9. Vakeva AP, Agah A, Rollins SA, et al. Myocardial infarction and apoptosis after myocardial ischemia and reperfusion: role of the terminal complement components and inhibition by anti-C5 therapy. Circulation. 1998;97:2259–2267.
10. Ma XL, Kumar S, Gao F, et al. Inhibition of p38 mitogen-activated protein kinase decreases cardiomyocyte apoptosis and improves cardiac function after myocardial ischemia and reperfusion. Circulation. 1999;99:1685–1691.
11. Mocanu MM, Baxter GF, Yellon DM. Caspase inhibition and limitation of myocardial infarct size: protection against lethal reperfusion injury. Br J Pharmacol. 2000;130:197–200.
12. Kovacs P, Bak I, Szendrei L, et al. Non-specific caspase inhibition reduces infarct size and improves post-ischaemic recovery in isolated ischaemic/reperfused rat hearts. Naunyn Schmiedebergs Arch Pharmacol. 2001;364:501–507.
13. Cheng Y, Zhu P, Yang J, et al. Ischaemic preconditioning-regulated miR-21 protects heart against ischaemia/reperfusion injury via anti-apoptosis through its target PDCD4. Cardiovasc Res. 2010;87:431–439.
14. Zhang T, Zhang Y, Cui M, et al. CaMKII is a RIP3 substrate mediating ischemia- and oxidative stress-induced myocardial necroptosis. Nat Med. 2016;22:175–182.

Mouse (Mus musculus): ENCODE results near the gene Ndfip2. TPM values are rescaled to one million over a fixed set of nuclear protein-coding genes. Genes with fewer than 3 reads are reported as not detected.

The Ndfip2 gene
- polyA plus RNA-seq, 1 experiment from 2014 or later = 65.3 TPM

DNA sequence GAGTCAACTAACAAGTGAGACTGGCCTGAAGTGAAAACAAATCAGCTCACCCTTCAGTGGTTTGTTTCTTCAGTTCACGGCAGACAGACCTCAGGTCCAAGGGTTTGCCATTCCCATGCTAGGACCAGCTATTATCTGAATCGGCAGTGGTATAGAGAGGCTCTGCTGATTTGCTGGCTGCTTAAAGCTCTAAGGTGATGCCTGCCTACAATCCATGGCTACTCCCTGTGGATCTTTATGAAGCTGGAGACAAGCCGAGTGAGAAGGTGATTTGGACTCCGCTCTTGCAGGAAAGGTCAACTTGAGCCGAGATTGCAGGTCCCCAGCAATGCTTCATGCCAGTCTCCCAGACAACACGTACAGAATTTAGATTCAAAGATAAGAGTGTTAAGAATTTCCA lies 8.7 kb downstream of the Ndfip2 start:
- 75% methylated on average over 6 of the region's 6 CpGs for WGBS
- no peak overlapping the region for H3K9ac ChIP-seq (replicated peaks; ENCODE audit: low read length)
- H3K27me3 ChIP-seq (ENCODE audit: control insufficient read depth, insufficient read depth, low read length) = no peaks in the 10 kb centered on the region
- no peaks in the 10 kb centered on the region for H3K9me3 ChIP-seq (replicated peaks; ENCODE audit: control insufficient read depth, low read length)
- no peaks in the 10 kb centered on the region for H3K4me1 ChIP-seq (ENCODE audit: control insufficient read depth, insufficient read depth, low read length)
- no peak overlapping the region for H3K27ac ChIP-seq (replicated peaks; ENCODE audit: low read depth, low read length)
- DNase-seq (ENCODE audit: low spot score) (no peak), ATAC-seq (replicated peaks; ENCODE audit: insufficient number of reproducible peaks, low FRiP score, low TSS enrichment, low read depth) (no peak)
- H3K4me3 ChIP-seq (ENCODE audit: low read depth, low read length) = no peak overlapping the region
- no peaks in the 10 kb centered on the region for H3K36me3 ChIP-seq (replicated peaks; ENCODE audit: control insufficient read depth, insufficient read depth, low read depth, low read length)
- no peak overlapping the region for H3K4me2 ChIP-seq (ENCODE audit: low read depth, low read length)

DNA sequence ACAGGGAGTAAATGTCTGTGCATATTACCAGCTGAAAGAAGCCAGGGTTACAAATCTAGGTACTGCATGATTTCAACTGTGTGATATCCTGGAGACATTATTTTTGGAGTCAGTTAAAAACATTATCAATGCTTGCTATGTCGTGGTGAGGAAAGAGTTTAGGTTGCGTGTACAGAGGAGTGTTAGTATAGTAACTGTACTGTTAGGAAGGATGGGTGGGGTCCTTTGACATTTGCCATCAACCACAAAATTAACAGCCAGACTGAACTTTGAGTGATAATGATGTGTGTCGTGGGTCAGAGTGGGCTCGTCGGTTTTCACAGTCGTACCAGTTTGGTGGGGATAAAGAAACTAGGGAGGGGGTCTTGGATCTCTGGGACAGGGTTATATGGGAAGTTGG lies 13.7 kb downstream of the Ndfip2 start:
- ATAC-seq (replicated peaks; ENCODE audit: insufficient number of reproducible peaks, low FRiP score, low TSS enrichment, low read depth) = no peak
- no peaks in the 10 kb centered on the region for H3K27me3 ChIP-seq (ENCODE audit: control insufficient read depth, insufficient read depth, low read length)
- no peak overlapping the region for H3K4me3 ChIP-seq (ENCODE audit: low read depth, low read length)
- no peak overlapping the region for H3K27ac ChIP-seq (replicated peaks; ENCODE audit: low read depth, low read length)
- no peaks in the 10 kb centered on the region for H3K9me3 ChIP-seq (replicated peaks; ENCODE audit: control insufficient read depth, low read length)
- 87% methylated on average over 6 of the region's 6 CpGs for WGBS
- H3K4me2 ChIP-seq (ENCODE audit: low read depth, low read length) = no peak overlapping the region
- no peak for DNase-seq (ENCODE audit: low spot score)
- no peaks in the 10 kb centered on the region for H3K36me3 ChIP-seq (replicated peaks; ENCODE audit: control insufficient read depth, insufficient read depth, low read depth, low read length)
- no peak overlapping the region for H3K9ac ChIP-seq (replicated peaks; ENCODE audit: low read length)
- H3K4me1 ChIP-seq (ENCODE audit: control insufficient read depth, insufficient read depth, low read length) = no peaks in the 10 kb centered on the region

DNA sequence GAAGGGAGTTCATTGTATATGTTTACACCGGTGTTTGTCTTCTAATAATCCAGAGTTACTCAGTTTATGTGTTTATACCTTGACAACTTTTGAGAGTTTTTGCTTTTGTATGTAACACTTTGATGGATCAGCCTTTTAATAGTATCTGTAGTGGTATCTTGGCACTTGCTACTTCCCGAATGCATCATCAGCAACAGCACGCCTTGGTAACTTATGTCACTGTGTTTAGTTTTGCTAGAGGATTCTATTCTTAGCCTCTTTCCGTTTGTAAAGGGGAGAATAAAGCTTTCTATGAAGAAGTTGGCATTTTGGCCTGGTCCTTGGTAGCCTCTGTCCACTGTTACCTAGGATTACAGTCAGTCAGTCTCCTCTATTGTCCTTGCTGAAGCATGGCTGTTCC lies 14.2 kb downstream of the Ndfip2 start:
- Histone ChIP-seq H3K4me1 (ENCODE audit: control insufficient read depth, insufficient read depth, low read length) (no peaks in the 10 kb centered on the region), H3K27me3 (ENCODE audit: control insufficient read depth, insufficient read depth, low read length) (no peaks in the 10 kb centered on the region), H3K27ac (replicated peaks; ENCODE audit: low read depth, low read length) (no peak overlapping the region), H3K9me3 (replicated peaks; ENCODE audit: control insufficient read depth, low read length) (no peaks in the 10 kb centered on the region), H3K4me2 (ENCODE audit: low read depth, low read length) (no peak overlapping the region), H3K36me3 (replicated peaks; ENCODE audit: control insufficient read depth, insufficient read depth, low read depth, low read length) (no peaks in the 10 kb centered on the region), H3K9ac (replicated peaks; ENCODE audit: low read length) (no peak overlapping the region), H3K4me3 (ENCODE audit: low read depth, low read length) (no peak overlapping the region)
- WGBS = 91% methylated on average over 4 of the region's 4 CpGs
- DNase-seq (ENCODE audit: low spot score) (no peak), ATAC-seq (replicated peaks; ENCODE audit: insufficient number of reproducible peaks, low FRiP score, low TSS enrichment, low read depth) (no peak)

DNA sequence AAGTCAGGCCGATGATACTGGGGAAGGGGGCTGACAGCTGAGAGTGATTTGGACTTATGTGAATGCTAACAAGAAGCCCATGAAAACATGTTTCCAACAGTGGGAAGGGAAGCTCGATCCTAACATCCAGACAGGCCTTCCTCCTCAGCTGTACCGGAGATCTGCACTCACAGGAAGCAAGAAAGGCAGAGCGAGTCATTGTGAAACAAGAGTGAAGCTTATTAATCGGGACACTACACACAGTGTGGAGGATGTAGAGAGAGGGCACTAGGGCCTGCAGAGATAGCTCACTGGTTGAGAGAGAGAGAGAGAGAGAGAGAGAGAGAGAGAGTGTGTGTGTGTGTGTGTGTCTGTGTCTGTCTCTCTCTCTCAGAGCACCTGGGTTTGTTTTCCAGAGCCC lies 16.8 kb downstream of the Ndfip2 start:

15. Barta T, Tosaki A, Haines D, et al. Endothelin-1-induced hypertrophic alterations and heme oxygenase-1 expression in cardiomyoblasts are counteracted by beta estradiol: in vitro and in vivo studies. Naunyn Schmiedebergs Arch Pharmacol. 2018;391:371–383.
16. Del Re DP, Amgalan D, Linkermann A, et al. Fundamental mechanisms of regulated cell death and implications for heart disease. Physiol Rev. 2019;99:1765–1817.
17. Uchida S, Dimmeler S. Long noncoding RNAs in cardiovascular diseases. Circ Res. 2015;116:737–750.
18. Bär C, Chatterjee S, Thum T. Long noncoding RNAs in cardiovascular pathology, diagnosis, and therapy. Circulation. 2016;134:1484–1499.
19. Mazidi M, Penson P, Gluba-Brzozka A, et al. Relationship between long noncoding RNAs and physiological risk factors of cardiovascular disease. J Clin Lipidol. 2017;11:617–623.
20. Wang K, Liu CY, Zhou LY, et al. APF lncRNA regulates autophagy and myocardial infarction by targeting miR-188-3p. Nat Commun. 2015;6:6779.
21. Zhang Y, Sun L, Xuan L, et al. Reciprocal changes of circulating long non-coding RNAs ZFAS1 and CDR1AS predict acute myocardial infarction. Sci Rep. 2016;6:22384.
22. Li X, Dai Y, Yan S, et al. Down-regulation of lncRNA KCNQ1OT1 protects against myocardial ischemia/reperfusion injury following acute myocardial infarction. Biochem Biophys Res Commun. 2017;491:1026–1033.